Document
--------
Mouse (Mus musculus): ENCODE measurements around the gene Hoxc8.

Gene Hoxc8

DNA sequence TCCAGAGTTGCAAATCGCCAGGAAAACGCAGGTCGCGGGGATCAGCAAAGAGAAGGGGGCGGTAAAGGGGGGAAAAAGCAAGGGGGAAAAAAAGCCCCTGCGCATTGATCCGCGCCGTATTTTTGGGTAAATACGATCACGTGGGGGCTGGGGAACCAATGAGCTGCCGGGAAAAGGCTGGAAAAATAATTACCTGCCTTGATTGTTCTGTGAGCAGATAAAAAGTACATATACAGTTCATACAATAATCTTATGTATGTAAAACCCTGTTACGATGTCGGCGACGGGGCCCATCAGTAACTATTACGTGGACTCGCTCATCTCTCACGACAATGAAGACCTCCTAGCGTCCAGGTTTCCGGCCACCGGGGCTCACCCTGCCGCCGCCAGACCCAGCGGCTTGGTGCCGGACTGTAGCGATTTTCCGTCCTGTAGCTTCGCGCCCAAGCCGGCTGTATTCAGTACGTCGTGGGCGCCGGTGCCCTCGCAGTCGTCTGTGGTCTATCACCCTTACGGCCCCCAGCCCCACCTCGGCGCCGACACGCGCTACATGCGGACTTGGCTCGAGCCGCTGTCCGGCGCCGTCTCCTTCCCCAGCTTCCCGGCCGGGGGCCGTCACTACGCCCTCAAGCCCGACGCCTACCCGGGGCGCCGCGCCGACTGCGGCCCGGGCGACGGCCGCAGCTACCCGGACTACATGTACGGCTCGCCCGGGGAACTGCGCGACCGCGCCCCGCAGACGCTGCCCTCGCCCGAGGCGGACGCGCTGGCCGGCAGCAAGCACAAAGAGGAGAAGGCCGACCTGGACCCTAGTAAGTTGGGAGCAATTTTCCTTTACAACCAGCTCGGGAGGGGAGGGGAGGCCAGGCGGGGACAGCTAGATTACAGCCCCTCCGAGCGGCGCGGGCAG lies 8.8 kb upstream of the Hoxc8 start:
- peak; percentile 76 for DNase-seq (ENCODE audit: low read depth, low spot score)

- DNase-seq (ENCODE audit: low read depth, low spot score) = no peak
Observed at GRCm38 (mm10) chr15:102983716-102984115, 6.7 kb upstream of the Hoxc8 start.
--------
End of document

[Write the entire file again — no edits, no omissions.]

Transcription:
Mouse (Mus musculus): ENCODE measurements around the gene Hoxc8.

Gene Hoxc8

DNA sequence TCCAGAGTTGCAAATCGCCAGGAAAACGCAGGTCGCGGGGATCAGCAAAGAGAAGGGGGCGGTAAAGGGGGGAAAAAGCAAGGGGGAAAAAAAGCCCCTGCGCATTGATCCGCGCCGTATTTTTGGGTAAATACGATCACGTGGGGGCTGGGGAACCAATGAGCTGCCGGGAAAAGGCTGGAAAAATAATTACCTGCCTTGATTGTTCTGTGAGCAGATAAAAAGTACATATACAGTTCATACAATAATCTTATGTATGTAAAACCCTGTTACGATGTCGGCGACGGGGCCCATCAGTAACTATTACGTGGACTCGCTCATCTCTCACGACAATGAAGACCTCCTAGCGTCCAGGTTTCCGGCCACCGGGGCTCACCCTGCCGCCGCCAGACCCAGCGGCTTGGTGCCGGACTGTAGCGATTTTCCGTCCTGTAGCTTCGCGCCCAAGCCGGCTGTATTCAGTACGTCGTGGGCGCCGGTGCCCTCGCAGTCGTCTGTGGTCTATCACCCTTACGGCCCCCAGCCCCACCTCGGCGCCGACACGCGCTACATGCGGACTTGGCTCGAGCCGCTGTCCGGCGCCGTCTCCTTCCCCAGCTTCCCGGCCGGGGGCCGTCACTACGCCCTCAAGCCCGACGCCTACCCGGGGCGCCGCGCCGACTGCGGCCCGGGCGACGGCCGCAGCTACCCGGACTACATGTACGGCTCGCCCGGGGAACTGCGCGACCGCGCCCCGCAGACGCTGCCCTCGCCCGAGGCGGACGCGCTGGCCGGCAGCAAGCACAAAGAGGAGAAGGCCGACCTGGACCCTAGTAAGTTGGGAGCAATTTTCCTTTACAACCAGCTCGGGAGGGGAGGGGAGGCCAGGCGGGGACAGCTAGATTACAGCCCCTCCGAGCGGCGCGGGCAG lies 8.8 kb upstream of the Hoxc8 start:
- peak; percentile 76 for DNase-seq (ENCODE audit: low read depth, low spot score)

- DNase-seq (ENCODE audit: low read depth, low spot score) = no peak
Observed at GRCm38 (mm10) chr15:102983716-102984115, 6.7 kb upstream of the Hoxc8 start.